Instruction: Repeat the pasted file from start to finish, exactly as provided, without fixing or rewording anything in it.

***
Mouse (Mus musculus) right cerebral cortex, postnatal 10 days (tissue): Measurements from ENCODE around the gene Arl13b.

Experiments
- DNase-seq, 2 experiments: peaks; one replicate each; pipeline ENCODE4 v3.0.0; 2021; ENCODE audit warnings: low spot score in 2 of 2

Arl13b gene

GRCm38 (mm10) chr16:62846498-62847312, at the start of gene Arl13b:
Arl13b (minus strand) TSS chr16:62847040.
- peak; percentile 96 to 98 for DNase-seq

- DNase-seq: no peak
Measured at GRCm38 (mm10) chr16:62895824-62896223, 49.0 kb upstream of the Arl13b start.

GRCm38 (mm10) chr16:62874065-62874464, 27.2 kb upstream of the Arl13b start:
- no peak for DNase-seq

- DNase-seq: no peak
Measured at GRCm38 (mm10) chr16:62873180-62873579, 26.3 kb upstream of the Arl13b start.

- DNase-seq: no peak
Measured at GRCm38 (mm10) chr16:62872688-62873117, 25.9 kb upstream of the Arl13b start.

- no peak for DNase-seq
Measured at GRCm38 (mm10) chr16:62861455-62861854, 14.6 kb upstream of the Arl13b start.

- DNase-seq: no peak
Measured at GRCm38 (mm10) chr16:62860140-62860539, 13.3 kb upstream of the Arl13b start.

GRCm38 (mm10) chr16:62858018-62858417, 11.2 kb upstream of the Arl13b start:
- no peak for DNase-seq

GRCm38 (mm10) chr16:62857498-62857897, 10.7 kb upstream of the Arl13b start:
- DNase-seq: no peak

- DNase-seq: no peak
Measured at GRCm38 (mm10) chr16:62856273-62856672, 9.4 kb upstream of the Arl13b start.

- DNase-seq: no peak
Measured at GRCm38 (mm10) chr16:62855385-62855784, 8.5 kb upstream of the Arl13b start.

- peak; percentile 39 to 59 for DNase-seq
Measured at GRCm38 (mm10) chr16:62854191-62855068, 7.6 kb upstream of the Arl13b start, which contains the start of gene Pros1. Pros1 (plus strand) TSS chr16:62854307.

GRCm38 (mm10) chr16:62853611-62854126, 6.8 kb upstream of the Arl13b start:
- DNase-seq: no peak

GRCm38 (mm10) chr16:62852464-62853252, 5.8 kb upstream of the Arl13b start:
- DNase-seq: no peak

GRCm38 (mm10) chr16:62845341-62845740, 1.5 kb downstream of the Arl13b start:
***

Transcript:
Mouse (Mus musculus) right cerebral cortex, postnatal 10 days (tissue): Measurements from ENCODE around the gene Arl13b.

Experiments
- DNase-seq, 2 experiments: peaks; one replicate each; pipeline ENCODE4 v3.0.0; 2021; ENCODE audit warnings: low spot score in 2 of 2

Arl13b gene

GRCm38 (mm10) chr16:62846498-62847312, at the start of gene Arl13b:
Arl13b (minus strand) TSS chr16:62847040.
- peak; percentile 96 to 98 for DNase-seq

- DNase-seq: no peak
Measured at GRCm38 (mm10) chr16:62895824-62896223, 49.0 kb upstream of the Arl13b start.

GRCm38 (mm10) chr16:62874065-62874464, 27.2 kb upstream of the Arl13b start:
- no peak for DNase-seq

- DNase-seq: no peak
Measured at GRCm38 (mm10) chr16:62873180-62873579, 26.3 kb upstream of the Arl13b start.

- DNase-seq: no peak
Measured at GRCm38 (mm10) chr16:62872688-62873117, 25.9 kb upstream of the Arl13b start.

- no peak for DNase-seq
Measured at GRCm38 (mm10) chr16:62861455-62861854, 14.6 kb upstream of the Arl13b start.

- DNase-seq: no peak
Measured at GRCm38 (mm10) chr16:62860140-62860539, 13.3 kb upstream of the Arl13b start.

GRCm38 (mm10) chr16:62858018-62858417, 11.2 kb upstream of the Arl13b start:
- no peak for DNase-seq

GRCm38 (mm10) chr16:62857498-62857897, 10.7 kb upstream of the Arl13b start:
- DNase-seq: no peak

- DNase-seq: no peak
Measured at GRCm38 (mm10) chr16:62856273-62856672, 9.4 kb upstream of the Arl13b start.

- DNase-seq: no peak
Measured at GRCm38 (mm10) chr16:62855385-62855784, 8.5 kb upstream of the Arl13b start.

- peak; percentile 39 to 59 for DNase-seq
Measured at GRCm38 (mm10) chr16:62854191-62855068, 7.6 kb upstream of the Arl13b start, which contains the start of gene Pros1. Pros1 (plus strand) TSS chr16:62854307.

GRCm38 (mm10) chr16:62853611-62854126, 6.8 kb upstream of the Arl13b start:
- DNase-seq: no peak

GRCm38 (mm10) chr16:62852464-62853252, 5.8 kb upstream of the Arl13b start:
- DNase-seq: no peak

GRCm38 (mm10) chr16:62845341-62845740, 1.5 kb downstream of the Arl13b start: